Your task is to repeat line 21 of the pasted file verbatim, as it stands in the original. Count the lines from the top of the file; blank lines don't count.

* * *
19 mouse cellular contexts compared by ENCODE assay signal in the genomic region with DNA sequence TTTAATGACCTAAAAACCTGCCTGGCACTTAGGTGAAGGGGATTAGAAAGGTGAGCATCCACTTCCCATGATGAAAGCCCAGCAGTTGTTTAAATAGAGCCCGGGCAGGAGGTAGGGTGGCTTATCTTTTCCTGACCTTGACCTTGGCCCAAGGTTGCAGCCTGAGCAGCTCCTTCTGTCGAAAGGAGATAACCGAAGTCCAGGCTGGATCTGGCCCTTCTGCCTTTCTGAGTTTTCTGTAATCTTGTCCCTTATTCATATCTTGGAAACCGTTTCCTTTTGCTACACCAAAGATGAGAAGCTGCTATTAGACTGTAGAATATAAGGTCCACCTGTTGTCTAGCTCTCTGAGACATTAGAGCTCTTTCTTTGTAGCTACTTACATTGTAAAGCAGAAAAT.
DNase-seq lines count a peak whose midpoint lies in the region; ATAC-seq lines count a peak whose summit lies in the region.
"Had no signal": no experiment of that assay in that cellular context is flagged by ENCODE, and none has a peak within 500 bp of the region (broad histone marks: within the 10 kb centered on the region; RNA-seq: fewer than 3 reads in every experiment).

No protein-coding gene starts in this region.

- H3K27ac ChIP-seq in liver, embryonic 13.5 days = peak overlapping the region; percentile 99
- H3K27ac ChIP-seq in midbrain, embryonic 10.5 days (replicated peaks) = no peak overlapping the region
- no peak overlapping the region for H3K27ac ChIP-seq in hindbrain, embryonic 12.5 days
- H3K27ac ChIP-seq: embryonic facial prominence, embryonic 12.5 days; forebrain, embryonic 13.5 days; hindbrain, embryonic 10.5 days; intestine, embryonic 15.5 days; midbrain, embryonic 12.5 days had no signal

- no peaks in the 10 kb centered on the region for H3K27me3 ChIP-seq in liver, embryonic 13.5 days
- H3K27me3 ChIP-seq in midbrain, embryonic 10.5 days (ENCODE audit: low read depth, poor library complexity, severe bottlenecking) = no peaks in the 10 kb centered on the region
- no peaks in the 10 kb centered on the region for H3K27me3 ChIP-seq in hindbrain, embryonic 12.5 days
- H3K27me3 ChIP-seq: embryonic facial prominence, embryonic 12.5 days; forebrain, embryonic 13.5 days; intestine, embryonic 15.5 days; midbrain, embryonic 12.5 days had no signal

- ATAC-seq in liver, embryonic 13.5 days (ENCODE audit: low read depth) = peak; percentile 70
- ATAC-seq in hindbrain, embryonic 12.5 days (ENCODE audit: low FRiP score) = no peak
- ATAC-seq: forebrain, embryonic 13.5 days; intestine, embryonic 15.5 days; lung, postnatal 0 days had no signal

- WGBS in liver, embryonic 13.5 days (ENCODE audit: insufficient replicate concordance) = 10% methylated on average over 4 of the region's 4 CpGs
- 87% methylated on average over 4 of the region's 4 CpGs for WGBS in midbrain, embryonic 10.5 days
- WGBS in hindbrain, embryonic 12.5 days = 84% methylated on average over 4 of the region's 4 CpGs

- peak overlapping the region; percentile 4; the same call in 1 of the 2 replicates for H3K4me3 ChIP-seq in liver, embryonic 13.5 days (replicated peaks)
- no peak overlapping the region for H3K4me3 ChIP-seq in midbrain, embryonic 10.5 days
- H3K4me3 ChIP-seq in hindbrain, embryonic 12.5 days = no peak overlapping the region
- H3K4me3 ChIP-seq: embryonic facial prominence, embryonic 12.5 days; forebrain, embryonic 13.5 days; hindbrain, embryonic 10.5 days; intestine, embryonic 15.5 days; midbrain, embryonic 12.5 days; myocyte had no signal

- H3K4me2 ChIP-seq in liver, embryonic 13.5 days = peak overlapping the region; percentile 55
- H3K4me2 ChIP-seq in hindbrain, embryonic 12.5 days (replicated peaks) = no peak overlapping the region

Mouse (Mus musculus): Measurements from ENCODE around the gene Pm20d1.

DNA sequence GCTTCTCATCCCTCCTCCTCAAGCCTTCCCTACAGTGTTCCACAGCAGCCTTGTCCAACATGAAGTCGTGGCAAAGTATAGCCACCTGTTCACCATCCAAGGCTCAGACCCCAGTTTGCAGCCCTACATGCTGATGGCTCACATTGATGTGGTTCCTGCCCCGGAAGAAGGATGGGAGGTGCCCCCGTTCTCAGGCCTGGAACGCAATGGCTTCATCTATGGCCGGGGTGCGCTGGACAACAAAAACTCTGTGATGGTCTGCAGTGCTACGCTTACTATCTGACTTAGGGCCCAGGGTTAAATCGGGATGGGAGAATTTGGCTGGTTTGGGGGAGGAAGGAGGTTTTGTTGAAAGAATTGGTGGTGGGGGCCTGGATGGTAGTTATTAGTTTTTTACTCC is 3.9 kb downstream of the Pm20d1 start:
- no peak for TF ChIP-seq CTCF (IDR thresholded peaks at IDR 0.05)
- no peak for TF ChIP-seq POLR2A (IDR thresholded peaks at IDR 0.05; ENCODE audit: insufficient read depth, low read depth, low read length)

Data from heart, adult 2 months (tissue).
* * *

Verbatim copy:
- H3K4me3 ChIP-seq in hindbrain, embryonic 12.5 days = no peak overlapping the region